But one night Metaneira looked out from the chamber where she lay, and she saw the nurse take little Demophoön and lay him in a place on the hearth with the burning brands all around him. Then Metaneira started up, and she sprang to the hearth, and she snatched the child from beside the burning brands. "Demophoön, my son," she cried, "what would this stranger-woman do to you, bringing bitter grief to me that ever I let her take you in her arms?"
Then said Demeter: "Foolish indeed are you mortals, and not able to foresee what is to come to you of good or of evil! Foolish indeed are you, Metaneira, for in your heedlessness you have cut off this child from an immortality like to the immortality of the gods themselves. For he had lain in my bosom and had become dear to me and I would have bestowed upon him the greatest gift that the Divine Ones can bestow, for I would have made him deathless and unaging. All this, now, has gone by. Honor he shall have indeed, but Demophoön will know age and death."
The seeming old age that was upon her had fallen from Demeter; beauty and stature were hers, and from her robe there came a heavenly fragrance. There came such light from her body that the chamber shone. Metaneira remained trembling and speechless, unmindful even to take up the child that had been laid upon the ground.
It was then that his sisters heard Demophoön wail; one ran from her chamber and took the child in her arms; another kindled again the fire upon the hearth, and the others made ready to bathe and care for the infant. All night they cared for him, holding him in their arms and at their breasts, but the child would not be comforted, because the nurses who handled him now were less skillful than was the goddess-nurse.
And as for Demeter, she left the house of Celeus and went upon her way, lonely in her heart, and unappeased. And in the world that she wandered through, the plow went in vain through the ground; the furrow was sown without any avail, and the race of men saw themselves near perishing for lack of bread.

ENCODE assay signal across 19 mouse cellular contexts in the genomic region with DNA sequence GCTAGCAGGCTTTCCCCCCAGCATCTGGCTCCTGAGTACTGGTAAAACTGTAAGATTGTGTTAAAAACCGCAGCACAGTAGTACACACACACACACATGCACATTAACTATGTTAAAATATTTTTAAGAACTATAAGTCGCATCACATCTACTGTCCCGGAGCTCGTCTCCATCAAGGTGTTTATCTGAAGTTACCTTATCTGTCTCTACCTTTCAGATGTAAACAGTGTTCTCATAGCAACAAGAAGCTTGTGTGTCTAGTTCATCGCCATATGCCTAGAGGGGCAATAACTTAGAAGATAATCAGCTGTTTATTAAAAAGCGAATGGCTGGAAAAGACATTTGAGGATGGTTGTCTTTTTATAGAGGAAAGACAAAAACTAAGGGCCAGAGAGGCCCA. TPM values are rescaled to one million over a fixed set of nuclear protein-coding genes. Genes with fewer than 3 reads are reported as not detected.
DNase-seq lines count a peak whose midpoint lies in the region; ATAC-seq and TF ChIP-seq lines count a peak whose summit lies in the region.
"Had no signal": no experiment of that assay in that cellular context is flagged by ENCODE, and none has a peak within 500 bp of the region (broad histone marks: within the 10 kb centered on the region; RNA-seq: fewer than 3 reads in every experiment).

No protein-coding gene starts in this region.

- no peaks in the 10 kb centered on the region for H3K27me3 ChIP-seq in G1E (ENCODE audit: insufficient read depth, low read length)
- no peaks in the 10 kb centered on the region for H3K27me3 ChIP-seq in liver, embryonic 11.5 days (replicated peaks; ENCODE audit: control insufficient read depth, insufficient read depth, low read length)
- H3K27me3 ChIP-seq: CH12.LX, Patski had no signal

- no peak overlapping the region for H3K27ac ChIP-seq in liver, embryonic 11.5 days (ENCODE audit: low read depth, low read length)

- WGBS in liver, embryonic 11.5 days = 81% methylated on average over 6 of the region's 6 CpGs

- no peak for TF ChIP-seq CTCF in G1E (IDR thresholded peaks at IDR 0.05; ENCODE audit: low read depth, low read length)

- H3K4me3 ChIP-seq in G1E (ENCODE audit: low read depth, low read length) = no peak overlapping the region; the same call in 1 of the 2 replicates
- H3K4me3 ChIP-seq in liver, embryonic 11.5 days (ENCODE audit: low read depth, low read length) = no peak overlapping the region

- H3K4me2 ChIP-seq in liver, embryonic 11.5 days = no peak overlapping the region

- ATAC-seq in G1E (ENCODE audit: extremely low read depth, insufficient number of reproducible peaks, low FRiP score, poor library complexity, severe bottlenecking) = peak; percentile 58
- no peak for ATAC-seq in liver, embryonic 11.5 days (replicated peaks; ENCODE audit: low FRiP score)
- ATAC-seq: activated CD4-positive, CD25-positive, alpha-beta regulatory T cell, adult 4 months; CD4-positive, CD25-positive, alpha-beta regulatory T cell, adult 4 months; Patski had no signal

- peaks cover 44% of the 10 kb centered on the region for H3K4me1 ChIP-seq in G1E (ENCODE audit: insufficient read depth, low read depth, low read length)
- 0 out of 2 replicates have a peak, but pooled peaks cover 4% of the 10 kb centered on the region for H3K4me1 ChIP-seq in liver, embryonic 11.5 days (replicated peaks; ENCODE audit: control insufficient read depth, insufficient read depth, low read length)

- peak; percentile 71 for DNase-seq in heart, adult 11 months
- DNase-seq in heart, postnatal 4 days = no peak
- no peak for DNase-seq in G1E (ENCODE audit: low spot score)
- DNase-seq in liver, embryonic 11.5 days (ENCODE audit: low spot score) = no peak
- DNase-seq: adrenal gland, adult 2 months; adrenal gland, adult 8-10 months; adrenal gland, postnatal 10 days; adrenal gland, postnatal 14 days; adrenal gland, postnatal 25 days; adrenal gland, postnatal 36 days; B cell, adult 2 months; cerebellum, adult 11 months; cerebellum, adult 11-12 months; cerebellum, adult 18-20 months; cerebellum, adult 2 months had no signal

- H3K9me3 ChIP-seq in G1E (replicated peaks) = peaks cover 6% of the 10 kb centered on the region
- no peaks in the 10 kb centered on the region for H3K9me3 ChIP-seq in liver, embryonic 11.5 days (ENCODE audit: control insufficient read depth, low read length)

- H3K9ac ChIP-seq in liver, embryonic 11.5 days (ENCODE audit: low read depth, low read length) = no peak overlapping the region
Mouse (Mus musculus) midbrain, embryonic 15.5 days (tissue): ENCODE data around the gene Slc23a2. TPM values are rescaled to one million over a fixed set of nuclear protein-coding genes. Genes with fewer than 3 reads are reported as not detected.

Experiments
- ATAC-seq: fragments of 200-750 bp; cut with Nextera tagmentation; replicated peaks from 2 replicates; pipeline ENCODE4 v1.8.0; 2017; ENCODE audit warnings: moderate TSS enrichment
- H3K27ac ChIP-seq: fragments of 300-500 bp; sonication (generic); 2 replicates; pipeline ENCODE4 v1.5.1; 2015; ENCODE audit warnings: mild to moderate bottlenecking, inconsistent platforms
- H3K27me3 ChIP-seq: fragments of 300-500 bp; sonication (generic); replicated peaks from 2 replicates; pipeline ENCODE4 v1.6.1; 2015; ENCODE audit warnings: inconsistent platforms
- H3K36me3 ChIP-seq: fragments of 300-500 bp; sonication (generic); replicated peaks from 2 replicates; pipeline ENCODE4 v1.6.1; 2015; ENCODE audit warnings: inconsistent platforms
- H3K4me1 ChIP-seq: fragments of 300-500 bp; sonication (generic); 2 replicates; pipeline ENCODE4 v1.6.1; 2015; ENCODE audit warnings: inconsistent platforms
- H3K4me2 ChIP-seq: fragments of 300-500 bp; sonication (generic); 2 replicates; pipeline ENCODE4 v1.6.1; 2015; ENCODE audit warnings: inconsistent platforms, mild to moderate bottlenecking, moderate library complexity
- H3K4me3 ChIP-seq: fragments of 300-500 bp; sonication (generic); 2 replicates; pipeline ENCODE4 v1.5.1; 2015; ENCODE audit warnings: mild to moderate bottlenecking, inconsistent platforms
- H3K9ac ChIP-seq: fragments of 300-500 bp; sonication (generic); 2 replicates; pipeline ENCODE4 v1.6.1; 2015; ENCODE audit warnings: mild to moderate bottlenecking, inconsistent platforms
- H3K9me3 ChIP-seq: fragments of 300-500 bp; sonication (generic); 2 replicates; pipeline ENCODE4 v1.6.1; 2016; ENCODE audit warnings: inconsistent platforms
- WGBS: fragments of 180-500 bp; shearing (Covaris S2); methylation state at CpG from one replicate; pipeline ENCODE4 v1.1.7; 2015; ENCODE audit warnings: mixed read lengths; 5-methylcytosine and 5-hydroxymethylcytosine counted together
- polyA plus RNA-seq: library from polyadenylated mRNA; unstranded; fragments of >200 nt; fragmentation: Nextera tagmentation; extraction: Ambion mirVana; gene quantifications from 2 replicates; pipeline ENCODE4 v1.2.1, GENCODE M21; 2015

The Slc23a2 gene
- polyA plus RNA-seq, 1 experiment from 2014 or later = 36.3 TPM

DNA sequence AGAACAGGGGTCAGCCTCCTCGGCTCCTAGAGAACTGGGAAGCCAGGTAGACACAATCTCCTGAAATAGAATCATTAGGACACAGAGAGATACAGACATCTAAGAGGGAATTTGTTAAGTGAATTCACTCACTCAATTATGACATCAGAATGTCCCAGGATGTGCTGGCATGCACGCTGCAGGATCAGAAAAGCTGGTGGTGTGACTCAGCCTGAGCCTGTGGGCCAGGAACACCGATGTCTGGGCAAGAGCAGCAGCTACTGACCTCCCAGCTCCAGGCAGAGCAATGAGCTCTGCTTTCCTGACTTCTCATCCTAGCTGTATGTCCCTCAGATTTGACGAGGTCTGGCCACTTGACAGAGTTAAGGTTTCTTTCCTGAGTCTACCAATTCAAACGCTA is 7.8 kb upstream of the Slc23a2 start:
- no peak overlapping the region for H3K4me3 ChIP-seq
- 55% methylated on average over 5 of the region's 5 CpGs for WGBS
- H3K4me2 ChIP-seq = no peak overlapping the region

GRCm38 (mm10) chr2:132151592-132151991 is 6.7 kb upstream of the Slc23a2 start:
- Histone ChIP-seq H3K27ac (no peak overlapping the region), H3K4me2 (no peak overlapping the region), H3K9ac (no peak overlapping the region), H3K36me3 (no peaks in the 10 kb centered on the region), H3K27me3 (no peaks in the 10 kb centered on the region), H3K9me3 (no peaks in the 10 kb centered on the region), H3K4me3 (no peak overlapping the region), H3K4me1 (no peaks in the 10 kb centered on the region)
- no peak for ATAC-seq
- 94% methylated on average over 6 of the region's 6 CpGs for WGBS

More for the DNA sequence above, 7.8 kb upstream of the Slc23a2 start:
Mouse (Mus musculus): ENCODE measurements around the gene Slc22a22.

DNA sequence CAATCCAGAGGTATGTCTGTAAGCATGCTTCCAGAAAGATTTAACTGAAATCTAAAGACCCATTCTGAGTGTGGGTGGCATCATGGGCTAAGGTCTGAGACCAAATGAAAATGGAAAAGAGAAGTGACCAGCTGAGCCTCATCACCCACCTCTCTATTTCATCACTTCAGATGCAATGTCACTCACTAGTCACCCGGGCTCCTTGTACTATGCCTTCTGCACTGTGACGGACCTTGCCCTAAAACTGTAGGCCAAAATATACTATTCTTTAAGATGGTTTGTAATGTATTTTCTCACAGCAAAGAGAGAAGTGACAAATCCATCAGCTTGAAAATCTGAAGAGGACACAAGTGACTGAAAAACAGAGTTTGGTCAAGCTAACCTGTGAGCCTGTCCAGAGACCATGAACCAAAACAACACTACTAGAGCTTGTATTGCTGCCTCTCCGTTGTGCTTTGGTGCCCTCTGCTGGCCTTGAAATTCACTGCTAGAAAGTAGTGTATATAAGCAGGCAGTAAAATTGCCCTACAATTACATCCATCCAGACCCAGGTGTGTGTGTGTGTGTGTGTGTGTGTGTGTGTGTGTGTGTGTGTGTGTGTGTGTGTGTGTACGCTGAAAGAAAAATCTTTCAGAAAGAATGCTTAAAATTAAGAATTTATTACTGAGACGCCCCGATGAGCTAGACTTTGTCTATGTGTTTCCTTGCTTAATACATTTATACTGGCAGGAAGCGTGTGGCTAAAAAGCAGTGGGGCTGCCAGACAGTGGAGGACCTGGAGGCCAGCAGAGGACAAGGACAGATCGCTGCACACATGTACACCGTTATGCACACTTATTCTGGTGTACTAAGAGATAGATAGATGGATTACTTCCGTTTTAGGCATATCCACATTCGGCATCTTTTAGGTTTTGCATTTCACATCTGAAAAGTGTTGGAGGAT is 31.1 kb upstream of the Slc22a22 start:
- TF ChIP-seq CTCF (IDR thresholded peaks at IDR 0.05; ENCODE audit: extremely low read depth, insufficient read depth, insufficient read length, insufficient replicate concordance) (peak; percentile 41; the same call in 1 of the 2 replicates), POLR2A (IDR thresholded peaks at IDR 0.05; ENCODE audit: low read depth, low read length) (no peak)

But again Demeter came near the Well of the Maiden. She thought of the daughters of Celeus as they came toward the well that day, the bronze pitchers in their hands, and with kind looks for the stranger—she thought of them as she sat by the well again. And then she thought of little Demophoön, the child she had held at her breast. No stir of living was in the land near their home, and only weeds grew in their fields. As she sat there and looked around her there came into Demeter's heart a pity for the people in whose house she had dwelt.
She rose up and she went to the house of Celeus. She found him beside his house measuring out a little grain. The goddess went to him and she told him that because of the love she bore his household she would bless his fields so that the seed he had sown in them would come to growth. Celeus rejoiced, and he called all the people together, and they raised a temple to Demeter. She went through the fields and blessed them, and the seed that they had sown began to grow. And the goddess for a while dwelt amongst that people, in her temple at Eleusis.
But still she kept away from the assemblies of the gods. Zeus sent a messenger to her, Iris with the golden wings, bidding her to Olympus. Demeter would not join the Olympians. Then, one after the other, the gods and goddesses of Olympus came to her; none were able to make her cease from grieving for Persephone, or to go again into the company of the immortal gods.
And so it came about that Zeus was compelled to send a messenger down to the Underworld to bring Persephone back to the mother who grieved so much for the loss of her. Hermes was the messenger whom Zeus sent. Through the darkened places of the earth Hermes went, and he came to that dark throne where the lord Aidoneus sat, with Persephone beside him. Then Hermes spoke to the lord of the Underworld, saying that Zeus commanded that Persephone should come forth from the Underworld that her mother might look upon her.
Then Persephone, hearing the words of Zeus that might not be gainsaid, uttered the only cry that had left her lips since she had sent out that cry that had reached her mother's heart. And Aidoneus, hearing the command of Zeus that might not be denied, bowed his dark, majestic head.